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General Category => All Grain Brewing => Topic started by: skyler on April 12, 2011, 10:03:38 AM

Title: 20 min mash
Post by: skyler on April 12, 2011, 10:03:38 AM
I understand that most domestic craft brewers do super-short mashes. Why don't we (homebrewers)? Anyone tried this? Any reason not to? Do you have to greatly adjust mash temp?
Title: Re: 20 min mash
Post by: beveragebob on April 12, 2011, 10:27:50 AM
Because we have more time and there is a whole lot more going on than just simple conversion of starches to sugars. It's late and I'm tired so, I'll let others expound on the virtues of a longer mash. Personally, all of my mashes are at least 90 minutes....it's not a race....it's a hobby.
Title: Re: 20 min mash
Post by: gordonstrong on April 12, 2011, 12:29:01 PM
It's not the mash temp.  You have to start with the right malts, often selecting more for speed of conversion than for flavor (remember Turbo Pils?).  You have to have it crushed into almost flour, at least to a uniform small size, without doing the same to the husk.  You have to properly hydrate it.  You have to stir it.  You have to maintain consistent temperatures throughout the mash.  You have to maintain a proper pH with the right enzymatic cofactors present.

Or you can let it go longer and get to basically the same place without all the equipment, process control, and fuss.

People who do this for a living are looking to maximize throughput through their fixed resources so they can maximize profits.

If it was only about saving time, it would probably be fastest to skip the mash and just open a can.
Title: Re: 20 min mash
Post by: dmtaylor on April 12, 2011, 01:25:54 PM
If you have a family, time IS a factor.

As such, I have run a lot of experiments with mash time.  For me and my system, the limiting factor was attenuation.  20 minutes wasn't ever long enough for proper attenuation, e.g., the final gravity would quit at like 1.028 and be done.  30 minutes was enough about 50% of the time.  But 40 minutes always works, so that's what I do now -- 40 to 45 minutes.  Try it and see.  No need to mash for 90 minutes unless you want your beer to be as dry as possible -- heck, then why not mash for 2 hours or overnight if you want it that dry.  But for 95% of styles, 40 minutes is perfect.  At least for me.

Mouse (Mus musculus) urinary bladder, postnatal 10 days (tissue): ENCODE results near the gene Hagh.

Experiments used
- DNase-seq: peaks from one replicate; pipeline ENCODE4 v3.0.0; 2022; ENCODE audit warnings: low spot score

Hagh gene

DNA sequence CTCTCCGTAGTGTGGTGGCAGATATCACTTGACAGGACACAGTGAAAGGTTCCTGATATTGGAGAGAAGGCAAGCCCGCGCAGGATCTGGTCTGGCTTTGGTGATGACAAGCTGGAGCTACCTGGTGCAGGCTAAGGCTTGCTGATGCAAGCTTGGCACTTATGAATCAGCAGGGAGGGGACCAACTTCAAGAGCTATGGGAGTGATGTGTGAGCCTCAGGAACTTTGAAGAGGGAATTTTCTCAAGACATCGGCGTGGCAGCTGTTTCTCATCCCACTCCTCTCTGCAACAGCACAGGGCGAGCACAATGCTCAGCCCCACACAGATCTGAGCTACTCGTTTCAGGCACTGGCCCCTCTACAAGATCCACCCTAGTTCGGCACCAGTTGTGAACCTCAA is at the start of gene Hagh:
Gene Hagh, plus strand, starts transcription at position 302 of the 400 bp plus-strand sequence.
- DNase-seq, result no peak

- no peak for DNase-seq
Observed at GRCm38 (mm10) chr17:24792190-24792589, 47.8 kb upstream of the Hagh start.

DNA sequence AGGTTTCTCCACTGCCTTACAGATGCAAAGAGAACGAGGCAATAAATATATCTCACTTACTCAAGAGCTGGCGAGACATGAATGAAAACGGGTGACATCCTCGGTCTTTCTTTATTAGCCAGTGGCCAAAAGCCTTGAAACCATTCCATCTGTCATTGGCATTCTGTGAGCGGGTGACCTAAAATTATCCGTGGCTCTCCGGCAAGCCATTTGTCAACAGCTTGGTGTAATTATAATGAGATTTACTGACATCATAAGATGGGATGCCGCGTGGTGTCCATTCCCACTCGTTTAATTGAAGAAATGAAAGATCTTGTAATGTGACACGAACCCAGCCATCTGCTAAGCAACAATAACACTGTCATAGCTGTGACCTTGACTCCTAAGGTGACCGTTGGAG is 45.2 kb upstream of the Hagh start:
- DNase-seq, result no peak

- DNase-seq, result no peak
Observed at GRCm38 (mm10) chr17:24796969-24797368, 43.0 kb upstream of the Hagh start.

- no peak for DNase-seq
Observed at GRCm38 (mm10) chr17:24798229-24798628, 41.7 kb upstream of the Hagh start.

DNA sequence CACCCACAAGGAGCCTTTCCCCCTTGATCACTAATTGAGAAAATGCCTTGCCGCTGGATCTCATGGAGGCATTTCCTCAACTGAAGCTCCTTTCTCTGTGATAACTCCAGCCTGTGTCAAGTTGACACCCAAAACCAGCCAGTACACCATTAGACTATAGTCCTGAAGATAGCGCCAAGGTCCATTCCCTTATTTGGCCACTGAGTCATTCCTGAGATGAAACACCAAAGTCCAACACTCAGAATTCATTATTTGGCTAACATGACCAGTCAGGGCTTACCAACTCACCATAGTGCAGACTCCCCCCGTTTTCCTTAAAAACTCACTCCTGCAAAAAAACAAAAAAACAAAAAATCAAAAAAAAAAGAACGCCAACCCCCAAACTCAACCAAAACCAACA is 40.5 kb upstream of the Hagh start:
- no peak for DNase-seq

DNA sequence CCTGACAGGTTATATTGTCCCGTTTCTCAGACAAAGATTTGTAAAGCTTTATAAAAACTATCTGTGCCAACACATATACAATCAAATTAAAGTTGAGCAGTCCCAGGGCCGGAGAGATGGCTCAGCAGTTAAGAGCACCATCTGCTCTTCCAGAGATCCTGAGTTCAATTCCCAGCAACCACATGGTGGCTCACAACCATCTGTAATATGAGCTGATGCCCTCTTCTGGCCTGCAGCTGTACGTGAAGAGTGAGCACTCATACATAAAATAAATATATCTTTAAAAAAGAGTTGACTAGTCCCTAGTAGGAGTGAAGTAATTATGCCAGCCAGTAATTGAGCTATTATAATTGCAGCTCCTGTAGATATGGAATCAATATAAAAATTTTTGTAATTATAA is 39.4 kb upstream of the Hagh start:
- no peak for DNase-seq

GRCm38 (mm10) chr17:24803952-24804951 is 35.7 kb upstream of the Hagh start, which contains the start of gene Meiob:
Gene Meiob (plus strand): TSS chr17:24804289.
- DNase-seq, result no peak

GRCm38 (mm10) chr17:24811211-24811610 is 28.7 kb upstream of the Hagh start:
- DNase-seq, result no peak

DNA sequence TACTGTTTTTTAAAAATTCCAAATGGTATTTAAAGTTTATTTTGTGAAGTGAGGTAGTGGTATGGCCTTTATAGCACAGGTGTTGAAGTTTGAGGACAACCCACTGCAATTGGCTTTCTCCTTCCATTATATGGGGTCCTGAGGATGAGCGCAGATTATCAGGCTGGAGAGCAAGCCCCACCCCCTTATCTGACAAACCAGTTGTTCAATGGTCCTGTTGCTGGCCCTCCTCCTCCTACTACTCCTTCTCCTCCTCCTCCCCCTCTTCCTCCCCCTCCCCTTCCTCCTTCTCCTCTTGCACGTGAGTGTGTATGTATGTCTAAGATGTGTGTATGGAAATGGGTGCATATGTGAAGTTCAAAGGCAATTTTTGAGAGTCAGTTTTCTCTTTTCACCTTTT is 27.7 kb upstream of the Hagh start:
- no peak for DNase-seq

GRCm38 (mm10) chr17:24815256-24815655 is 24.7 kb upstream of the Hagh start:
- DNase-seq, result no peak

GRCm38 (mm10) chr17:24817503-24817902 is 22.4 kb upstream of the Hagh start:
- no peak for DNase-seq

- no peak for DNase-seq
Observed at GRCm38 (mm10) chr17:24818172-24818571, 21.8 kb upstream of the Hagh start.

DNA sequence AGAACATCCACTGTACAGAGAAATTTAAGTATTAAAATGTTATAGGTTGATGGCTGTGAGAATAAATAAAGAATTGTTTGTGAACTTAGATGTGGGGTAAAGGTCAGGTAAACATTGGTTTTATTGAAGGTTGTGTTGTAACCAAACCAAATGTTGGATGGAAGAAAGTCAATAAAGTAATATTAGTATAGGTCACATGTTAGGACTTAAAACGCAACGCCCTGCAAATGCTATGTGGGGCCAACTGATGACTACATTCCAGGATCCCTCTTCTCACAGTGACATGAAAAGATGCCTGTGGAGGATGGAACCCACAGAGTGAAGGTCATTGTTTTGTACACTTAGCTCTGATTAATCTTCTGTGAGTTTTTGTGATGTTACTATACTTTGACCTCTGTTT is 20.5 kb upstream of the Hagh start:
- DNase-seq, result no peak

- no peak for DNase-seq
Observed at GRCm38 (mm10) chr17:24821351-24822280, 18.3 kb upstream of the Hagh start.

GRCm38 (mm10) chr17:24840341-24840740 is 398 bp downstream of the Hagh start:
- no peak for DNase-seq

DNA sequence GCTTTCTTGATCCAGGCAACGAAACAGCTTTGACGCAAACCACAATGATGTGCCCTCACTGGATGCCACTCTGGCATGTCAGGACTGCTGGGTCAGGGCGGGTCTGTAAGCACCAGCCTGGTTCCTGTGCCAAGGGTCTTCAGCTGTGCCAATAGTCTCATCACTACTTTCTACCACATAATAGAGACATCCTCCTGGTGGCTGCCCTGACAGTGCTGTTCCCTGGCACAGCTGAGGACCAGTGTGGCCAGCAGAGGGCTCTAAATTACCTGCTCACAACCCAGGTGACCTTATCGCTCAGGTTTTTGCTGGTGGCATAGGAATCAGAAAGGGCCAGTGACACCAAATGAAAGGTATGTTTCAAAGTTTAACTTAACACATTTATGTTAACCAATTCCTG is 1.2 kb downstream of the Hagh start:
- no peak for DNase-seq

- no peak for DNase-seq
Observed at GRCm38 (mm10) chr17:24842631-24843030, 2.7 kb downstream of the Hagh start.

Title: Re: 20 min mash
Post by: gordonstrong on April 12, 2011, 01:38:42 PM
Dave, can you describe your crush?

FWIW, I normally mash 60 minutes in a single infusion, and it's always done.  So I'm sure with precise measurement, it's possible to determine an earlier time.  I usually use that time to go clean carboys, find hops, or otherwise get set up for the rest of the process.  So it's not wasted time per se.
Title: Re: 20 min mash
Post by: bluesman on April 12, 2011, 01:47:19 PM
I usually mash for 60 min and get for the most part "complete conversion" but I'm not sure exactly when and how repeatable the conversion occurs. This is a good question. I can get complete conversion time after time at 60 min so I am of the mindset that "if it works...don't fix it".

IMO...the pros outweigh the cons for this particular mechanism. Perhaps I'm just staying on the safe side with this one.

That being said...I wouldn't be opposed to saving time if I was confident of the outcome.
Title: Re: 20 min mash
Post by: Hokerer on April 12, 2011, 02:33:32 PM
I usually use that time to go clean carboys, find hops, or otherwise get set up for the rest of the process.  So it's not wasted time per se.

+1  That's the biggie for me.  Why go to the extra effort needed to minimize mash time when I can just let it go the full hour and get plenty of other things done during that time.

Like that infomercial says "Set it and..... forget it!"
Title: Re: 20 min mash
Post by: denny on April 12, 2011, 03:37:05 PM
I understand that most domestic craft brewers do super-short mashes. Why don't we (homebrewers)? Anyone tried this? Any reason not to? Do you have to greatly adjust mash temp?

The also sparge and lauter for over an hour, all the while at mash temps.  To say they do a 20 min. mash isn't really accurate.
Title: Re: 20 min mash
Post by: SpanishCastleAle on April 12, 2011, 03:55:08 PM
First post here. :)

I've tried short-ish mashes, around 30 minutes, and while I didn't have a problem with attenuation I did have decreased efficiency.  No other problems that I can recall.  I did condition the malt before milling and did stir it several times.  I've never been a long-masher (and I stopped doing iodine tests years ago); I just mashed an Imperial Pils at 147* F for 45 minutes, then up to 156* F for 15 minutes, then a mash-out @ 165* F and lauter/sparge.  The FFT finished at 84% AA (using a washed slurry of Wyeast 2124) which is a bit higher than I wanted.
Title: Re: 20 min mash
Post by: ccarlson on April 12, 2011, 04:00:42 PM
IMO if you really can't afford to spend an hour mashing, you should go back to extract brewing.
Title: Re: 20 min mash
Post by: 4swan on April 12, 2011, 04:17:05 PM